In statistics, correlation (also called dependence) is a statistical relationship between two random variables or sets of data. Correlation indicates the extent to which these variables change together. While it is often used to suggest potential cause-and-effect relationships, it's important to remember the adage: "Correlation does not imply causation."

Types of Correlation

There are three primary types of correlation:

  • Positive correlation: Both variables change in the same direction. As one variable increases, the other also increases (and vice-versa).
  • Negative correlation: Variables move in opposite directions. As one variable increases, the other decreases (and vice-versa).
  • Zero/No correlation: There is no discernible pattern or relationship between the variables. Changes in one are not consistently associated with changes in the other.

Correlation Coefficient

The degree of correlation is represented by the correlation coefficient (often symbolized by 'r'). Values of 'r' range from -1 to +1:

  • +1: Perfect positive correlation.
  • -1: Perfect negative correlation.
  • 0: No linear correlation.

Methods of Calculation

Several methods exist for calculating the correlation coefficient, the most common being:

  • Pearson correlation coefficient: Measures the strength and direction of a linear relationship between two continuous variables.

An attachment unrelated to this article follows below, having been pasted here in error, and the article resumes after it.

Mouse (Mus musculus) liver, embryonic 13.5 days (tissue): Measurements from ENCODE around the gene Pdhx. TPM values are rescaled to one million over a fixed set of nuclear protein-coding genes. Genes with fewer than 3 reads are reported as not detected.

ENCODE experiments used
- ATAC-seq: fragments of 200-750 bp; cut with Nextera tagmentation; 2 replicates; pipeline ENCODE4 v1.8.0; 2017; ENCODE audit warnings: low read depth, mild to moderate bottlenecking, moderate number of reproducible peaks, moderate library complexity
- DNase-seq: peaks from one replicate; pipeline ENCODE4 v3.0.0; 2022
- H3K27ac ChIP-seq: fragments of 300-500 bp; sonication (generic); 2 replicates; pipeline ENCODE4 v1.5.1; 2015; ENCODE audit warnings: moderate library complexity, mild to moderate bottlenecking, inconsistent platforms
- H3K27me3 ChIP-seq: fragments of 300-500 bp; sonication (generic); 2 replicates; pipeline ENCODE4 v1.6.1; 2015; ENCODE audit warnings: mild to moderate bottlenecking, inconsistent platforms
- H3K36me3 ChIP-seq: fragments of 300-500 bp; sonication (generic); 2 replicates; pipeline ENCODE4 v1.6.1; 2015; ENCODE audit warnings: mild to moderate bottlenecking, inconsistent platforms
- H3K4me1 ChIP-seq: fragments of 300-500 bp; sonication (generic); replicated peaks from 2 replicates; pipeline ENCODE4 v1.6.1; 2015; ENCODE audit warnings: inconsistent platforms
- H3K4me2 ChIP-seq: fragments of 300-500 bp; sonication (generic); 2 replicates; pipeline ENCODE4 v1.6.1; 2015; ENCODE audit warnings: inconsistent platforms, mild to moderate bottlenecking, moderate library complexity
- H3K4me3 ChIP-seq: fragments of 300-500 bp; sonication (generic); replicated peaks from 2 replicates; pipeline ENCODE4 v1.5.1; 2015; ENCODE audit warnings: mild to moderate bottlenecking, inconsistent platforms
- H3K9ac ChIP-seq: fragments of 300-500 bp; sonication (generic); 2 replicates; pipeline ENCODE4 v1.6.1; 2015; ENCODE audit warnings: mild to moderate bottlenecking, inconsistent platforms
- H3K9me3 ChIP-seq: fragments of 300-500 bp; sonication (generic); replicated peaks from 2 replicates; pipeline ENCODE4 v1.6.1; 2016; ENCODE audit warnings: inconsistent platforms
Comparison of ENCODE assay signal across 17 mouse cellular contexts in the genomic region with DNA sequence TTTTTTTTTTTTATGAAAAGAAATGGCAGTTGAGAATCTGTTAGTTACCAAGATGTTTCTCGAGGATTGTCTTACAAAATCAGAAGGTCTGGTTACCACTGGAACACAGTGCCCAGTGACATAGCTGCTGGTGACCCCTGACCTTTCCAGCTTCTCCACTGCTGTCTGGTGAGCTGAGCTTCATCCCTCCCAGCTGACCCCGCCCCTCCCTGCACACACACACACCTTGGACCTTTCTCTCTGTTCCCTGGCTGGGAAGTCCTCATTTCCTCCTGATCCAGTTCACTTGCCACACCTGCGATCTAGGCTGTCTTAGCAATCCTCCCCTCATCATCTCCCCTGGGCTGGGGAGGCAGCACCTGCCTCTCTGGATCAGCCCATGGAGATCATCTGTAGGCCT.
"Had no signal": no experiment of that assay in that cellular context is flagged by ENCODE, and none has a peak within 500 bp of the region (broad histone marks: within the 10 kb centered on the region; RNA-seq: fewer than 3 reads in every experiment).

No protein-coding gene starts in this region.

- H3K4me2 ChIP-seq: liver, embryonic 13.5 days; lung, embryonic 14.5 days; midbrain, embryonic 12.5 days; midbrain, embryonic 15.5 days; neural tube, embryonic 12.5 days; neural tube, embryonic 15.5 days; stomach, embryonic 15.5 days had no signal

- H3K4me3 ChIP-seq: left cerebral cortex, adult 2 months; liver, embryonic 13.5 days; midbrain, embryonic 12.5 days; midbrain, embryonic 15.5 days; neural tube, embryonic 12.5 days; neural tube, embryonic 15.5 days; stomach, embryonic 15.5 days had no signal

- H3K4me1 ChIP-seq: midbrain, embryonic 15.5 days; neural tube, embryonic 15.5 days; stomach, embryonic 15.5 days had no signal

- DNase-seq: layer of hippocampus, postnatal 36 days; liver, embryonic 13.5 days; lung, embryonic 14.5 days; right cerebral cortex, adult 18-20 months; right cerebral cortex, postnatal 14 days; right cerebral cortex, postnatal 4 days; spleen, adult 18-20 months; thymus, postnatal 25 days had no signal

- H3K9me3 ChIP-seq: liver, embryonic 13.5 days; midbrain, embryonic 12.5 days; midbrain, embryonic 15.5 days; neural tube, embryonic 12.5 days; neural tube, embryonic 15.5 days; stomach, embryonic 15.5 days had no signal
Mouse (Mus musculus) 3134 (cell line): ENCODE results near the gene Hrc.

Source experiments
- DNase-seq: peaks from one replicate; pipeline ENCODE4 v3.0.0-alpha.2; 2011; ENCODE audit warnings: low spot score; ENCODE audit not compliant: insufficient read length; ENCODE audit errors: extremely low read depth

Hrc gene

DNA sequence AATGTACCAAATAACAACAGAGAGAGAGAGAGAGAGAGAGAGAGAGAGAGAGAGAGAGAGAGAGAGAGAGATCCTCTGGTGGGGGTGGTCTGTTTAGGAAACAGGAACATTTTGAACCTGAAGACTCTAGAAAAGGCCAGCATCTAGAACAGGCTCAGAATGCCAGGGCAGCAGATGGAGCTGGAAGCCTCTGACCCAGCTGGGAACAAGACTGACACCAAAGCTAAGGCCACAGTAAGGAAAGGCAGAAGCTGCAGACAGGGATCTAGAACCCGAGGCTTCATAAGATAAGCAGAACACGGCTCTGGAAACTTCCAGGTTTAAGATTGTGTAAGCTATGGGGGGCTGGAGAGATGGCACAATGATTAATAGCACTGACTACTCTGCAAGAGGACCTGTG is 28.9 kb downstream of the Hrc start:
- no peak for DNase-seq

• Spearman's rank correlation coefficient: Used for ordinal data, assessing the strength of a monotonic relationship (one in which the variables may not change at the same rate but consistently trend in the same direction).
  • Kendall's rank correlation coefficient: Another measure for ordinal data, often used as a more computationally friendly alternative to Spearman's.


Understanding correlation has wide-ranging applications:

  • Science: Identifying relationships between variables to design experiments, make predictions, and better understand natural phenomena.
  • Finance: Assessing relationships between assets, predicting portfolio risk, and making investment decisions.
  • Social Sciences: Studying trends, understanding social behavior, and testing hypotheses about human relationships.
  • Data Science and Machine Learning: Feature selection, dimensionality reduction, and developing predictive models.

Important Considerations

  • Correlation vs. Causation: Correlation indicates an association, but it doesn't guarantee cause-and-effect. Other factors, such as lurking variables or coincidence, might be responsible.
  • Outliers: Extreme values can significantly impact the correlation coefficient. It's important to screen data for outliers before analysis.
  • Nonlinear Relationships: Correlation coefficients primarily measure the strength of linear relationships. Complex, nonlinear relationships may not be adequately represented by 'r'.


A study finds a positive correlation between ice cream sales and the number of drownings during a summer. This does not imply that eating ice cream causes drownings. A more likely explanation is that both activities increase during hot weather.